DREAMS: Determined Resilient Empowered AIDS free Mentored Safe (DREAMS) uses multiple evidence-based interventions, including post-violence care, parenting/caregiver programs, and facilitates access to existing resources, such as cash transfers and education subsidies, to address the factors that increase girls’ HIV risk.
Scaling up HIV services for TB patients: In the districts supported by CDC South Africa implementing partners in FY 2017, 96% of TB patients were tested for HIV, of whom 63% were HIV co-infected. Of these, 93% received antiretroviral treatment (ART) in addition to TB treatment.
Adult and pediatric treatment: As of 2017, an estimated 85% of people living with HIV in South Africa knew their status, of whom 71% were receiving ART. Of those on treatment, 88% achieved viral load suppression. The National Department of Health (NDoH) and PEPFAR South Africa developed a Treatment and Retention Acceleration Plan, aiming to put an additional two million people on ART by December 2020.
Community Health Workers: CDC South Africa and its partners focus on improved clinic-community engagement, including hiring more Community Health Workers (CHW) and their supervisors (Outreach Team Lead (OTL). The aim of CDC’s efforts is to focus on key HIV and TB outcomes, including HIV testing, linkage to treatment, retention and adherence.
Human Resources for Health for direct service delivery: In order to swiftly increase the number of persons infected with HIV who are on ART, CDC South Africa is placing additional health workers in communities and facilities.
Prevention of Mother-to-Child Transmission: CDC South Africa supported implementing partners, collaborating with the United Nations International Children’s Emergency Fund (UNICEF) and the NDoH, achieved 98% coverage of HIV testing, and 96% treatment initiation for HIV-positive pregnant women in FY 2017. Mother-to-Child transmission of HIV in South Africa recently decreased to 1% at birth.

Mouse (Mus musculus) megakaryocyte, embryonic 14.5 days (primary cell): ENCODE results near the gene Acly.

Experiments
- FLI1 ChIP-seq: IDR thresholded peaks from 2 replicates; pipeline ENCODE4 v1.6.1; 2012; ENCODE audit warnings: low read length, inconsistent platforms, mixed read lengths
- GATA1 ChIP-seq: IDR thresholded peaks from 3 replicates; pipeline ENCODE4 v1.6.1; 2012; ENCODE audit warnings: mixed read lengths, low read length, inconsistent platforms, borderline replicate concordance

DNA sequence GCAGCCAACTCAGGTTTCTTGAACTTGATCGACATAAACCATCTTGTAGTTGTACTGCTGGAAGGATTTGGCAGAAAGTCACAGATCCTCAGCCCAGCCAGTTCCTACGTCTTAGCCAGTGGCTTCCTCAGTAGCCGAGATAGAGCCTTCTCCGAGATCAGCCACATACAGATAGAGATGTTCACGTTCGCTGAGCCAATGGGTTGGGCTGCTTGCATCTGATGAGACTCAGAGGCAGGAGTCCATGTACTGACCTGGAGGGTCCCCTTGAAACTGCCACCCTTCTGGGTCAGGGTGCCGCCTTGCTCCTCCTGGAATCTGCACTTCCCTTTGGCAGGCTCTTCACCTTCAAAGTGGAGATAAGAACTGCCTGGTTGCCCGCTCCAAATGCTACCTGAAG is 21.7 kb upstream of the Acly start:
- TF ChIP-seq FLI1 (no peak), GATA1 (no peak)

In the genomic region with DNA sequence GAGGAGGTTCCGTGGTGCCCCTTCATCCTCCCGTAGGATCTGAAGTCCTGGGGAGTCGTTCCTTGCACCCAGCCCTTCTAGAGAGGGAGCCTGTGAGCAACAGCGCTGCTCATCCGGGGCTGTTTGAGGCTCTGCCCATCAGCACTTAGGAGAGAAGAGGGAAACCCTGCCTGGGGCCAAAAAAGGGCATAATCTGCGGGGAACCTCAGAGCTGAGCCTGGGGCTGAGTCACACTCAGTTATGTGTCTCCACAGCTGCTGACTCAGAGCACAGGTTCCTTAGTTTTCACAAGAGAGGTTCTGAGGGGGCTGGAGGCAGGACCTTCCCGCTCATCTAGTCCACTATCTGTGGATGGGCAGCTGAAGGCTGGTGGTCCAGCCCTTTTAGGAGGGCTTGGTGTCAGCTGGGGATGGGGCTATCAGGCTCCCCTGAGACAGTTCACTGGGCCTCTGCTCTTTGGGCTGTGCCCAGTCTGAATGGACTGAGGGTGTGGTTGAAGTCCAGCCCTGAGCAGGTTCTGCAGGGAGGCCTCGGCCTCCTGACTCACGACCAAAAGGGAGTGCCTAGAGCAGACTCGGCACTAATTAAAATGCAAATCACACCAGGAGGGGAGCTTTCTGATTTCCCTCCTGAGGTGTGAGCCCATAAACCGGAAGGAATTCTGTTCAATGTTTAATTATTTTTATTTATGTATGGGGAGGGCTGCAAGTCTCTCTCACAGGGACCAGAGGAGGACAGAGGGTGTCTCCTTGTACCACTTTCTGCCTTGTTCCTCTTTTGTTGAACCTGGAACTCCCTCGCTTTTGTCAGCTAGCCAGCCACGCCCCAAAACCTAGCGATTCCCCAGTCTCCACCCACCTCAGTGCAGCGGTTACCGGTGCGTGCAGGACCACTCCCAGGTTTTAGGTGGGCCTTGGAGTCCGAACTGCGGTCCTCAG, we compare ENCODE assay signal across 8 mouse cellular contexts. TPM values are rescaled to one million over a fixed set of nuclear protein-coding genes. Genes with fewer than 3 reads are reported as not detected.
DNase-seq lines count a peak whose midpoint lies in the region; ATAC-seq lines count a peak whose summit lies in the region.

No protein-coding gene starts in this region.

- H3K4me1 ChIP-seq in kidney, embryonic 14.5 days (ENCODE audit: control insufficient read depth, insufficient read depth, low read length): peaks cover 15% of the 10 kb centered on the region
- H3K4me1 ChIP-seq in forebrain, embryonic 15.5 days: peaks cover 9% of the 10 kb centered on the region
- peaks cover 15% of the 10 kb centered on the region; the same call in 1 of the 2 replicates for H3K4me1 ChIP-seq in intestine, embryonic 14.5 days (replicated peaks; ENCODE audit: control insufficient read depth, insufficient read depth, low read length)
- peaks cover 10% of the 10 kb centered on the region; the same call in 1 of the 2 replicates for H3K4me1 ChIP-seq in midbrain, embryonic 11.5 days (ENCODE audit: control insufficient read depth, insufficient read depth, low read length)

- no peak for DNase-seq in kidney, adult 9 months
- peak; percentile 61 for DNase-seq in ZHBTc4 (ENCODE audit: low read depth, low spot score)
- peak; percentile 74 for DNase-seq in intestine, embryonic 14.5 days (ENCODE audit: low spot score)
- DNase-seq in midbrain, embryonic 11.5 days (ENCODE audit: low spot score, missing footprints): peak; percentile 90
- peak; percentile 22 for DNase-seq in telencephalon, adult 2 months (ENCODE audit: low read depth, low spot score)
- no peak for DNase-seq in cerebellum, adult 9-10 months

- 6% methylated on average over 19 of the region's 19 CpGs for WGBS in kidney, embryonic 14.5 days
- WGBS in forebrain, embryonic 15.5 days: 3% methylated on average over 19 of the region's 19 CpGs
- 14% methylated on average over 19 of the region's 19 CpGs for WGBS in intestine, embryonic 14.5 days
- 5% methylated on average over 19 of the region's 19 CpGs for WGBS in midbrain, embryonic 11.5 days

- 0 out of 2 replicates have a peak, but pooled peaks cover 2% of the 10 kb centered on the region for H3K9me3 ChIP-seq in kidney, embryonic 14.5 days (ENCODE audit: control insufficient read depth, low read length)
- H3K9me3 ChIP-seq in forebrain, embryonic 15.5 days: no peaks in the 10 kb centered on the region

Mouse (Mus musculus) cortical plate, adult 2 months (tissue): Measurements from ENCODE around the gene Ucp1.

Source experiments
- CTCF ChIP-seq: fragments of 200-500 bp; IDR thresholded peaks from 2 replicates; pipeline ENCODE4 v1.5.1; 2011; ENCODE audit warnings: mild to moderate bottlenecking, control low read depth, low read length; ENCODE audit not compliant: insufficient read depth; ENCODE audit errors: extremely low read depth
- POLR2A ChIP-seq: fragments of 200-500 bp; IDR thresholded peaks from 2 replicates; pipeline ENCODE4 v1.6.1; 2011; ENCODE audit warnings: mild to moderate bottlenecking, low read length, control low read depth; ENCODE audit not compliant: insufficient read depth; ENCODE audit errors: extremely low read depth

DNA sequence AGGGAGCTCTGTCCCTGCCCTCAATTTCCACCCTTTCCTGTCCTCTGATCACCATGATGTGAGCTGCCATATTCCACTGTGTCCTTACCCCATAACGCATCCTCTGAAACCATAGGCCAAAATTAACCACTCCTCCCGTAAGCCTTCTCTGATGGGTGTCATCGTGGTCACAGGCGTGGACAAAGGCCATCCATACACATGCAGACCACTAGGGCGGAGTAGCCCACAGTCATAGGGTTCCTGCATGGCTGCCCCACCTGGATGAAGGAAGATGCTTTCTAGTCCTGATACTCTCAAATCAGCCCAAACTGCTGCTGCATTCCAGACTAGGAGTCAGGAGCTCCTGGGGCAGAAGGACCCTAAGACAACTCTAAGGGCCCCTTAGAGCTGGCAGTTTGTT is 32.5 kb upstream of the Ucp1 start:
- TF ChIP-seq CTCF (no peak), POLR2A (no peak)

Laboratory: The CDC South Africa Laboratory Branch supports national programs aimed at increasing laboratory diagnostic capacity and quality to facilitate improved public health laboratory services.
South African Study Provides Compelling New Evidence on Role of Person to Person Transmission in Drug-Resistant TB Epidemics
A joint Emory/CDC/NIH study published this week in The New England Journal of Medicine provides compelling evidence that extensively drug-resistant tuberculosis (XDR TB) is spreading primarily from person-to-person in KwaZulu-Natal, South Africa.
Deep in the mines of South Africa, men and women are hard at work extracting the precious minerals that place the country near the top of the list of the world’s biggest exporters; however, the job does not come without risks. Miners regularly find themselves facing dangerous situations that put them at risk of injury and/or illness. One of these risks is tuberculosis (TB).
A CDC study, published in The Lancet Infectious Diseases, provides compelling evidence that drug resistant tuberculosis (TB) is expected to increase in some of the world’s highest burden countries over the next two decades, and suggests that person-to-person transmission will play an increasingly larger role in the spread of the disease.